Peppers & Ethics @ Fragranze 15

The Pitti Fragranze 2017, the biggest artistic perfumery fair-event of the year held in the Tuscan city of Florence from September 8th to 10th, hosted this year more than two thousand visitors from more than fifty countries. 

The two hundred and twenty exhibitors welcomed this year more foreign buyers and visitors than ever, with a massive growth from Russia (+50%), but also from United Kingdom (+22%), Switzerland (+15%), Netherlands (+7.5%), United Arab Emirates (+12%), United States (+23%) and Japan (+28%). These statistics confirm the widening interest that the artistic or niche perfumery is attracting all over the world. Overall, I believe that it was another great edition of Fragranze, even if some exhibitors reported to me some frustration about the quality of the attendance in general.

In the first morning, I enjoyed the conference curated by the French house of Mane, one of the world leaders in the production of fragrance and aroma ingredients and chemicals. The topic presented this year was called “Spices in Perfumery – The World of Peppers.”

Spices are at the heart of many fragrant creations. They add some oriental, mystic and warm notes to the juice, or curiously sometimes some fresher impacts, as explained by Cyril Gallardo, Director Ingredients of Mane EMEA. The focus of the day was the pepper family which comprises a lot of spices surprisingly, sometimes popularly called peppers, but botanically different from “true peppers.” Cyril gave a clear overview of the broad pallet of ingredients their company can source from, and the ethical philosophy conducted by Mane in this business.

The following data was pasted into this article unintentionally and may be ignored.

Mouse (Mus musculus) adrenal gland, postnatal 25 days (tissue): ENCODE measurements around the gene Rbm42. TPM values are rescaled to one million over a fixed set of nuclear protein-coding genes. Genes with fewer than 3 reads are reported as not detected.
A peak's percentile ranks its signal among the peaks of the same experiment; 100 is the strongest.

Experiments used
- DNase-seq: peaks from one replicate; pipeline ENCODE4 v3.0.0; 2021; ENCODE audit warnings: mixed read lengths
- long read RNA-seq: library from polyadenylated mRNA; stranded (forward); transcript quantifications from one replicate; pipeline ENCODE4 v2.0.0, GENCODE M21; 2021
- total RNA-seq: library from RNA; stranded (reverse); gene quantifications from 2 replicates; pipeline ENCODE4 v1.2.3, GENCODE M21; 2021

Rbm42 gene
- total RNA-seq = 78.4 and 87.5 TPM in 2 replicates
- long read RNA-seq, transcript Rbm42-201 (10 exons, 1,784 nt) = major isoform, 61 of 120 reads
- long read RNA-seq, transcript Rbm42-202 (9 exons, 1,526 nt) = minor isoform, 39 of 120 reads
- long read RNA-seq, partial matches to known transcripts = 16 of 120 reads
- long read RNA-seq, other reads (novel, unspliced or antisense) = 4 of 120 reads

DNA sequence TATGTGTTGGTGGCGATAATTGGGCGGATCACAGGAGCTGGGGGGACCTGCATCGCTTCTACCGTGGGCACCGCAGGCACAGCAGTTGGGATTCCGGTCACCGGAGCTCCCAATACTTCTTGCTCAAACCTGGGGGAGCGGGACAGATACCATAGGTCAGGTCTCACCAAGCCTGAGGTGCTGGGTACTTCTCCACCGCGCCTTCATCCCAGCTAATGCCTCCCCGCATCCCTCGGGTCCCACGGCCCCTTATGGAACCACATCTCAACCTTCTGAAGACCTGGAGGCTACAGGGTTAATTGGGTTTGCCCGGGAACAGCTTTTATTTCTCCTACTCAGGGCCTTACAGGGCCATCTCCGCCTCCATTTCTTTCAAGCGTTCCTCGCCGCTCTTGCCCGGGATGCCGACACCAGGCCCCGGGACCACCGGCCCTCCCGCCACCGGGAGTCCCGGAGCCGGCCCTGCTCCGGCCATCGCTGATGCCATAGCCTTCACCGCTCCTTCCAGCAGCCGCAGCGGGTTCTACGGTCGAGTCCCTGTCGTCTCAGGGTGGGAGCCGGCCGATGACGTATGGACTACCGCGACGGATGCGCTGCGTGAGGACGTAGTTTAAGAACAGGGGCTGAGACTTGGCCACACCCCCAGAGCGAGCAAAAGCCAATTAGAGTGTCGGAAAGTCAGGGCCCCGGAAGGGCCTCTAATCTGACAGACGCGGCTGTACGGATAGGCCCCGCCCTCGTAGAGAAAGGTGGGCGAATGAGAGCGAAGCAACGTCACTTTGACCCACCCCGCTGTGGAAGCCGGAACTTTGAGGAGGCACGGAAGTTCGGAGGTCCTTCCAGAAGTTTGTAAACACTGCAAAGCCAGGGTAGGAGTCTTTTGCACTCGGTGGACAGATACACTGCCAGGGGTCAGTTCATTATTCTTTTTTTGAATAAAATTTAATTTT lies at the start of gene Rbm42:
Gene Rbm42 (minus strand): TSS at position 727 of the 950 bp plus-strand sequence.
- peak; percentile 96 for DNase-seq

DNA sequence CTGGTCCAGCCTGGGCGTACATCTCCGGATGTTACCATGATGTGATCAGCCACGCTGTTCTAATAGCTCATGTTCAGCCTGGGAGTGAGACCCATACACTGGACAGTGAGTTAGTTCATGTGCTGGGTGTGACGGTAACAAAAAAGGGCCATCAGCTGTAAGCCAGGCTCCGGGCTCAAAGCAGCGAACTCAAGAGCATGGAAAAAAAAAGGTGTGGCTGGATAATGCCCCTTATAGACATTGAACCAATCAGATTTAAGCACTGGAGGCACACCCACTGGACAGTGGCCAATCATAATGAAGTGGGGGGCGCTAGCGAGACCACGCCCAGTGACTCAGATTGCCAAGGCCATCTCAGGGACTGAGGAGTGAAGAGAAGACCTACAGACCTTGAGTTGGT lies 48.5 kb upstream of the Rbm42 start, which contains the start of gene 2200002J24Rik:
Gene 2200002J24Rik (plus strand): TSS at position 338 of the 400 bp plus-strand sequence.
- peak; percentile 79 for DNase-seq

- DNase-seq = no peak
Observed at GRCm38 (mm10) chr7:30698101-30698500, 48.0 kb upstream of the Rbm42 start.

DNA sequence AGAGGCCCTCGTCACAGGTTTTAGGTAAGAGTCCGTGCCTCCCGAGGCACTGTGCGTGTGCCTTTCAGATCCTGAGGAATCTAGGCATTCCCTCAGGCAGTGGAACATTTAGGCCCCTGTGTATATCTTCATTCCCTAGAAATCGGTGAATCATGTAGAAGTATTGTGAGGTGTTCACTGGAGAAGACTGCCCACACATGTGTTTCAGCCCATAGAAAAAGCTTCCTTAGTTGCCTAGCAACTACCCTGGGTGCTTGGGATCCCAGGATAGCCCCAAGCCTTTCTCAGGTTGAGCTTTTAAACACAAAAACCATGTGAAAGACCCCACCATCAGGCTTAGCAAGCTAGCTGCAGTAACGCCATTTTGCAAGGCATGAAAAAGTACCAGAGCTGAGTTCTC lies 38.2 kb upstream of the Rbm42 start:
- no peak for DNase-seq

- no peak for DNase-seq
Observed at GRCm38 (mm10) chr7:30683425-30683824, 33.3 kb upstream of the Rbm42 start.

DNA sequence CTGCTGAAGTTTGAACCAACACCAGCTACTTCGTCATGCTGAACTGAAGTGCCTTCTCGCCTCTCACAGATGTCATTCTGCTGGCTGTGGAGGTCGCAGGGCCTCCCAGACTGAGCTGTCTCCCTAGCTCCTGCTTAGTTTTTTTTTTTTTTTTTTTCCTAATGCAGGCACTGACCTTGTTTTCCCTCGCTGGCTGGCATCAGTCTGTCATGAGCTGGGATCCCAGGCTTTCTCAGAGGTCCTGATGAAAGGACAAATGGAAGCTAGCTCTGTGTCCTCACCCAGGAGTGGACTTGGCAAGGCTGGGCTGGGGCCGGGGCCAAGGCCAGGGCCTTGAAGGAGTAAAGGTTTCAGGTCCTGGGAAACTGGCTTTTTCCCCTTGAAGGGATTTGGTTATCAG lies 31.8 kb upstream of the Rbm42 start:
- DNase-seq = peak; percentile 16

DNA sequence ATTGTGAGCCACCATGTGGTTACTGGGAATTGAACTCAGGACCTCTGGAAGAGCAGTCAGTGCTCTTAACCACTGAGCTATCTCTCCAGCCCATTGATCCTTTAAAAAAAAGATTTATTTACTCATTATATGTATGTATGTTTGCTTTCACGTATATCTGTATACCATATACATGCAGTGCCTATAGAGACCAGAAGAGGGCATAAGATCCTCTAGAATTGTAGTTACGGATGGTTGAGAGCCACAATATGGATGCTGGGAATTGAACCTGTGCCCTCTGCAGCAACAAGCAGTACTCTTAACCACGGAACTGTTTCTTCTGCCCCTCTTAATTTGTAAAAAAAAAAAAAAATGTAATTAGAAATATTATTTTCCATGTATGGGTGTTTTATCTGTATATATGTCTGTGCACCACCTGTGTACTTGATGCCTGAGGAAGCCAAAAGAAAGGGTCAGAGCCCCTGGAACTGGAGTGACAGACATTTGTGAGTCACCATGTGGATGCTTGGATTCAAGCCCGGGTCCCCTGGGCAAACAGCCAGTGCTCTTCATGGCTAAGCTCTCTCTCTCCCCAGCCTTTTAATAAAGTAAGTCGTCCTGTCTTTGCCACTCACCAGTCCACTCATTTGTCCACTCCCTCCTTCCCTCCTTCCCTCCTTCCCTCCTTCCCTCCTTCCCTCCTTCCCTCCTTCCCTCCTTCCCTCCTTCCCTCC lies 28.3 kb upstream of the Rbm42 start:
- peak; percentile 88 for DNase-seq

The panelists, from left to right: Veronique Nyberg, Lutz  Hermann, Michaela Giamberti and Cyril Gallardo from Mane.

Veronique Nyberg, VP Creation Fine Fragrances EMEA of Mane and a prominent perfumer as well, took over to explain and demonstrate to the assembly the various extracted pepper essences available from Mane. Paper blotters, dipped into the different fragrance materials were offered to each participant to smell. Veronique explained the olfactory effect and use of these substances in perfumes.

To conclude, Veronique invited the revivalist and co-owner of the 1856-founded German perfume house of J.F. Schwarzlose, Lutz Hermann, with whom Mane and Veronique cooperated in making three new creations under the common theme of “the forest.” These fragrances were launched in a world premiere at the show. What a stroke of luck to be among the first people to discover them!

I was really amazed to recognize the previously smelt pepper notes in all these three fragrances, and see how these juices could end-up so differently from each other, with the addition of other essences and molecules, among which some Mane captive products.

The new Schwarzlose trilogy fragrances on display at Fragranze 2017, with Parfum Captive #1 in the forefront.